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Old 04-09-2012, 10:52 PM   #1
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Interior Wall Sills on Cement


We are putting an addition on our home in Missouri. The addition is on a cement slab. My husband built the interior walls and did not use pressure treated wood for sills or put a sill sealer underneath. Is this ok? The exterior walls have pt sills and sill sealer. If this is not ok, how do we fix it? Would a liquid sealer fix the problem if there is one?

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Old 04-09-2012, 11:02 PM   #2
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Interior Wall Sills on Cement


Little late now to ask, not much you can do about it.
Should be fine.

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Last edited by joecaption; 04-09-2012 at 11:45 PM.
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Old 04-09-2012, 11:24 PM   #3
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Interior Wall Sills on Cement


Joe, she's talking about an interior wall
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Old 04-09-2012, 11:45 PM   #4
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Interior Wall Sills on Cement


Got ya, I fixed it.
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Old 04-11-2012, 12:39 AM   #5
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Interior Wall Sills on Cement


Since it's a new addition, including the slab, there should have been a vapor barrier poly plastic between the earth and concrete, as per minimum Code. Otherwise, any underground water could find its way to your new concrete through capillary action and wick into any wood touching it. That is the whole idea for the code-required poly (preventing extra moisture in the framing/living space. The sill sealer also acts as a thermal break from the warmed frame wall to cold concrete/earth = heat sink, robbing you of warmth already paid for.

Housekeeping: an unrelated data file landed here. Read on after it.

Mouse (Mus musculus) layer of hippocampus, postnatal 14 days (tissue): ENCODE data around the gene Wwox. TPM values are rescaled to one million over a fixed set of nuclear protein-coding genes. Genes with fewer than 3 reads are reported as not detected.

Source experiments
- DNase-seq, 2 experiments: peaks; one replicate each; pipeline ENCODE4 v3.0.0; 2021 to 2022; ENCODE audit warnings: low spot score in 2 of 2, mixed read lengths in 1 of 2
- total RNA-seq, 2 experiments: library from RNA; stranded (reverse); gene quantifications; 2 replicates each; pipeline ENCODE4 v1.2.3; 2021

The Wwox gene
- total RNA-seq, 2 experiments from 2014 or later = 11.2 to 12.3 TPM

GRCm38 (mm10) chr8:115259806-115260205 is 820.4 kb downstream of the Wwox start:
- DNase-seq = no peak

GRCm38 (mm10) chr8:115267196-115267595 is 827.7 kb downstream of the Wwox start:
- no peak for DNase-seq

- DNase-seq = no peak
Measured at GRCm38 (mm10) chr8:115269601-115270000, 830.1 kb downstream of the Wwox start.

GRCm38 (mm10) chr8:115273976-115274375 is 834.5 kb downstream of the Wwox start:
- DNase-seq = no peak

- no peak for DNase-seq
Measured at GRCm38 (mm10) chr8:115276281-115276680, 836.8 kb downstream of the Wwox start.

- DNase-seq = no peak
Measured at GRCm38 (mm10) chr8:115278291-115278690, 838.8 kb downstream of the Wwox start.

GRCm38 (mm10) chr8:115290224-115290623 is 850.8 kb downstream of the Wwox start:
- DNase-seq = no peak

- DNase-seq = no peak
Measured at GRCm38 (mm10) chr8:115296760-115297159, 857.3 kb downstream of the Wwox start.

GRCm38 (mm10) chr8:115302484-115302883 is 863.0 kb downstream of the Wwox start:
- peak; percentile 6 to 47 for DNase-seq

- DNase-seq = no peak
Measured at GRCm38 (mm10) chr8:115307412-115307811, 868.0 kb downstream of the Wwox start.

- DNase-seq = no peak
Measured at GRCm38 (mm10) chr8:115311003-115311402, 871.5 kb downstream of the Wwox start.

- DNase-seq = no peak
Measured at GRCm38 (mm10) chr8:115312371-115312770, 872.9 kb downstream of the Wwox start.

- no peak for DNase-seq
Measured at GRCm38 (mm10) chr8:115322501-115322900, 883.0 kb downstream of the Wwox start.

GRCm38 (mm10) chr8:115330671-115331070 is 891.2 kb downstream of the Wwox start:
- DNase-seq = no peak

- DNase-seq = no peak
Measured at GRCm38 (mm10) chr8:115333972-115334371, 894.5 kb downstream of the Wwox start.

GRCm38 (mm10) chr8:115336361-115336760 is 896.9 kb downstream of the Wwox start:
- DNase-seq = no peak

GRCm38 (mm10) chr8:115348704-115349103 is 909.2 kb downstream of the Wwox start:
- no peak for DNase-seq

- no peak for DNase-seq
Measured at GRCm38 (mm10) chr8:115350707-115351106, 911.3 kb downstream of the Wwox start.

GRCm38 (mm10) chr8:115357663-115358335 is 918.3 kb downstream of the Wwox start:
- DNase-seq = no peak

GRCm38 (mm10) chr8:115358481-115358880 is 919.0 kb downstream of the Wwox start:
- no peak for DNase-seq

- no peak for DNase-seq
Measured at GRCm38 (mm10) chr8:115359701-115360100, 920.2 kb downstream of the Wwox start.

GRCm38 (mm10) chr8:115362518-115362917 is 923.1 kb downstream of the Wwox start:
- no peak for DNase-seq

If framed but not drywalled, add a poly or similar under the wall only if no v.b. was installed before concrete was poured.The inspector would have looked for that..... Some may say- "I checked for moisture by taping poly down on top the slab, none was present". In that 2' by 2' small area, in that particular season- not after a rain, etc.

Live and learn: http://www.greenbuildingadvisor.com/...-building-code

The poly is important, Figs. 6-9: http://www.buildingscience.com/docum...sture-problems
If poly was added, ignore this post...

Gary
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Old 04-11-2012, 11:54 AM   #6
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Interior Wall Sills on Cement


Quote:
Originally Posted by GBR in WA View Post
Since it's a new addition, including the slab, there should have been a vapor barrier poly plastic between the earth and concrete, as per minimum Code. Otherwise, any underground water could find its way to your new concrete through capillary action and wick into any wood touching it. That is the whole idea for the code-required poly (preventing extra moisture in the framing/living space. The sill sealer also acts as a thermal break from the warmed frame wall to cold concrete/earth = heat sink, robbing you of warmth already paid for.